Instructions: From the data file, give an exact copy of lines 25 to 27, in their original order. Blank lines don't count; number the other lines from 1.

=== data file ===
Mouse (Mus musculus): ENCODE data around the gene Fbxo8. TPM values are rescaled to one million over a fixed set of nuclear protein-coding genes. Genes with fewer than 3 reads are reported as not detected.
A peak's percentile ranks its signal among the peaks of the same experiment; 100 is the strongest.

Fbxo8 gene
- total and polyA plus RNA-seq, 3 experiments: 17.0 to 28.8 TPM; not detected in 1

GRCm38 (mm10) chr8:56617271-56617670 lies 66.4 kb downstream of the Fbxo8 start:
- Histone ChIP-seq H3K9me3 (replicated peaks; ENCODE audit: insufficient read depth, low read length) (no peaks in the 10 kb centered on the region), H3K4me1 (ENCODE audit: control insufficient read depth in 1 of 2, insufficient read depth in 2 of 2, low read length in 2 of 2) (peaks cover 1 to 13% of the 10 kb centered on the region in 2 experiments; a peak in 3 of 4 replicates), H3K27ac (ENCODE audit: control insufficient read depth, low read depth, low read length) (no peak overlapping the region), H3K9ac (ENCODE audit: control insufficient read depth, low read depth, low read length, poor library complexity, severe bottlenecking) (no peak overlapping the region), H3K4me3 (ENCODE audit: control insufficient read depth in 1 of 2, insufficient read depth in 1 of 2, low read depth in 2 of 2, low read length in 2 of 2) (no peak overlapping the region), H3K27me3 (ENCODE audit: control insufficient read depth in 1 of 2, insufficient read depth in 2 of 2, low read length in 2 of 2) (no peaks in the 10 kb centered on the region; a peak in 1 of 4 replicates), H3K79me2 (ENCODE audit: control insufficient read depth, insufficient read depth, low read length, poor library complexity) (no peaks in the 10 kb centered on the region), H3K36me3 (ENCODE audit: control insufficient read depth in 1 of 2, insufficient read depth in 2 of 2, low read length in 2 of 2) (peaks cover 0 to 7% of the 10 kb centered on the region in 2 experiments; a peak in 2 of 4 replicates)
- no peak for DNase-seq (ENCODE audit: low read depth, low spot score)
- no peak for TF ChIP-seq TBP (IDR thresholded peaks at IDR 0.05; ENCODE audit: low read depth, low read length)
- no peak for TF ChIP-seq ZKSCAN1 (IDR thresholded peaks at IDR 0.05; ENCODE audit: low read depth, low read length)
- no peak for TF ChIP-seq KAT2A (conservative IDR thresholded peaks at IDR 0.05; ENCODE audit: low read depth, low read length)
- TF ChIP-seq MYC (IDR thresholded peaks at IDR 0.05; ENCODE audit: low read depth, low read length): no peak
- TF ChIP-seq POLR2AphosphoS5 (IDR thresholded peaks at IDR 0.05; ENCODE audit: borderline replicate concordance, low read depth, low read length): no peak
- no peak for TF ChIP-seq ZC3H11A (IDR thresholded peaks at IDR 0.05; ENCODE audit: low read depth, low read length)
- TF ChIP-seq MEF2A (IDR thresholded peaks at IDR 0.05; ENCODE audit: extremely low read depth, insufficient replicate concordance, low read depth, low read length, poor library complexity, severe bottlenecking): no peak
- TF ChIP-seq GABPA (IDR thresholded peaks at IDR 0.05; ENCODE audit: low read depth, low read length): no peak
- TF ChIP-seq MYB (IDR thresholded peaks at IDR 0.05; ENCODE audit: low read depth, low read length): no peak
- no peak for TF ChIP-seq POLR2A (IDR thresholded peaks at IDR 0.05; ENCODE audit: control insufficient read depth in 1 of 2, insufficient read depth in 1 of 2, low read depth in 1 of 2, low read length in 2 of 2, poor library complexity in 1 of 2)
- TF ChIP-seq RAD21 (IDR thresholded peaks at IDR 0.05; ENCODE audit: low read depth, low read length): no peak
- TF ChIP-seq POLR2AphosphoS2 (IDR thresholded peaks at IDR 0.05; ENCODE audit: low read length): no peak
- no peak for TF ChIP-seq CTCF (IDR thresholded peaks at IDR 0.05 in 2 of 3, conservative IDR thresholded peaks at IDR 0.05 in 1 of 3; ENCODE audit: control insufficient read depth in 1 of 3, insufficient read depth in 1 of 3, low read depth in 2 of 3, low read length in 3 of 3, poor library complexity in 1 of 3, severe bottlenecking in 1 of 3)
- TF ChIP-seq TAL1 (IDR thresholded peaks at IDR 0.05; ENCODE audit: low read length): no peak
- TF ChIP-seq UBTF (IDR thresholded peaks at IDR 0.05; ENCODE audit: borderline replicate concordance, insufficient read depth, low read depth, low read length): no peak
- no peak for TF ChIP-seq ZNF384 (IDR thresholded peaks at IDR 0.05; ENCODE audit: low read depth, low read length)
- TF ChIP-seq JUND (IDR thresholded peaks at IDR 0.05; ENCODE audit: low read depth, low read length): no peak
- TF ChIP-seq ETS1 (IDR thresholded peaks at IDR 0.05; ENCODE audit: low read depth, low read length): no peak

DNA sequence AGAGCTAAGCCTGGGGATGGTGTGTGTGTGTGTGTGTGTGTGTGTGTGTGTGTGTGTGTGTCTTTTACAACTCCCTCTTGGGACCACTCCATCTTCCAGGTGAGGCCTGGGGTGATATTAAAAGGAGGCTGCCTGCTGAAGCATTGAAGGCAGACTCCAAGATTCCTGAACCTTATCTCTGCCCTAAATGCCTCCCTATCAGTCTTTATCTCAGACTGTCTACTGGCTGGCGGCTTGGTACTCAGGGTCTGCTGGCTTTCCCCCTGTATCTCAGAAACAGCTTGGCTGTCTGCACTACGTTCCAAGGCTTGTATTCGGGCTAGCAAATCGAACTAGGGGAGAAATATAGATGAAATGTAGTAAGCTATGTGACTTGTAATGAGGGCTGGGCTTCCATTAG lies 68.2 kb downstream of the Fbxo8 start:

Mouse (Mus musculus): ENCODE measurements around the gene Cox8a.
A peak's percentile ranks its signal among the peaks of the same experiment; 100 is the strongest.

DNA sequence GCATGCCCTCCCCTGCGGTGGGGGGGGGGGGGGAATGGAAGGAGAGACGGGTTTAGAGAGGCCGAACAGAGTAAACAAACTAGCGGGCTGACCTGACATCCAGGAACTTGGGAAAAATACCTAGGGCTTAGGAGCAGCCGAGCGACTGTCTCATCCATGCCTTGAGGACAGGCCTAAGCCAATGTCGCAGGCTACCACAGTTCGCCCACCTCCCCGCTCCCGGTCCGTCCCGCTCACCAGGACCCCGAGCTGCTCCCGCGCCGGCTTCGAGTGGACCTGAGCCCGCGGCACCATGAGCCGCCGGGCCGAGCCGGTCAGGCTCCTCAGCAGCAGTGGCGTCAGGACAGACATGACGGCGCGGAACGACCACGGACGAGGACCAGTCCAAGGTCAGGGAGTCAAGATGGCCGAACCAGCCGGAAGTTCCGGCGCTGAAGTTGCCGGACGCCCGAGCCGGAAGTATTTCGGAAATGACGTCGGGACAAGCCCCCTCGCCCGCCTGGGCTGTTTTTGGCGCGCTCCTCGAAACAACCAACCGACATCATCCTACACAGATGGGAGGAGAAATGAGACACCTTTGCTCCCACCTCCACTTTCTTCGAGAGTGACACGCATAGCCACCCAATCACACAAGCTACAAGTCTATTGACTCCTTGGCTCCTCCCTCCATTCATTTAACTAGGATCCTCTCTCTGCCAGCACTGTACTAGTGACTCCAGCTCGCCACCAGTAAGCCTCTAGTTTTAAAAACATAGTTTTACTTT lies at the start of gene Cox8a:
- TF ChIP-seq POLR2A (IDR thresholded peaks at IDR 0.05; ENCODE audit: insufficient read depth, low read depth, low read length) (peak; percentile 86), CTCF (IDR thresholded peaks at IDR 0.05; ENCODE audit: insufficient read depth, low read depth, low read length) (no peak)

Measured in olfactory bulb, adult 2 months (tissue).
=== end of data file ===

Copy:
- TF ChIP-seq ETS1 (IDR thresholded peaks at IDR 0.05; ENCODE audit: low read depth, low read length): no peak

DNA sequence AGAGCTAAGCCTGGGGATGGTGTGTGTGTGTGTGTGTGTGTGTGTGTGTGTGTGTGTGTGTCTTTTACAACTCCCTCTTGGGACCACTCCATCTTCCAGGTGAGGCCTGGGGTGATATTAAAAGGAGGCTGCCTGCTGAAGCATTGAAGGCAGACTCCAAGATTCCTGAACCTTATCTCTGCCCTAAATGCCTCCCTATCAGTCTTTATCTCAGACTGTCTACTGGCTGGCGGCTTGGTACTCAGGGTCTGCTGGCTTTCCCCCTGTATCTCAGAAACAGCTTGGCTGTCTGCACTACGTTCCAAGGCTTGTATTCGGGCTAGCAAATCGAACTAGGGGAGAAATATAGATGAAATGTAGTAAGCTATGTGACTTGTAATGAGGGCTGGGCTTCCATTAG lies 68.2 kb downstream of the Fbxo8 start:

Mouse (Mus musculus): ENCODE measurements around the gene Cox8a.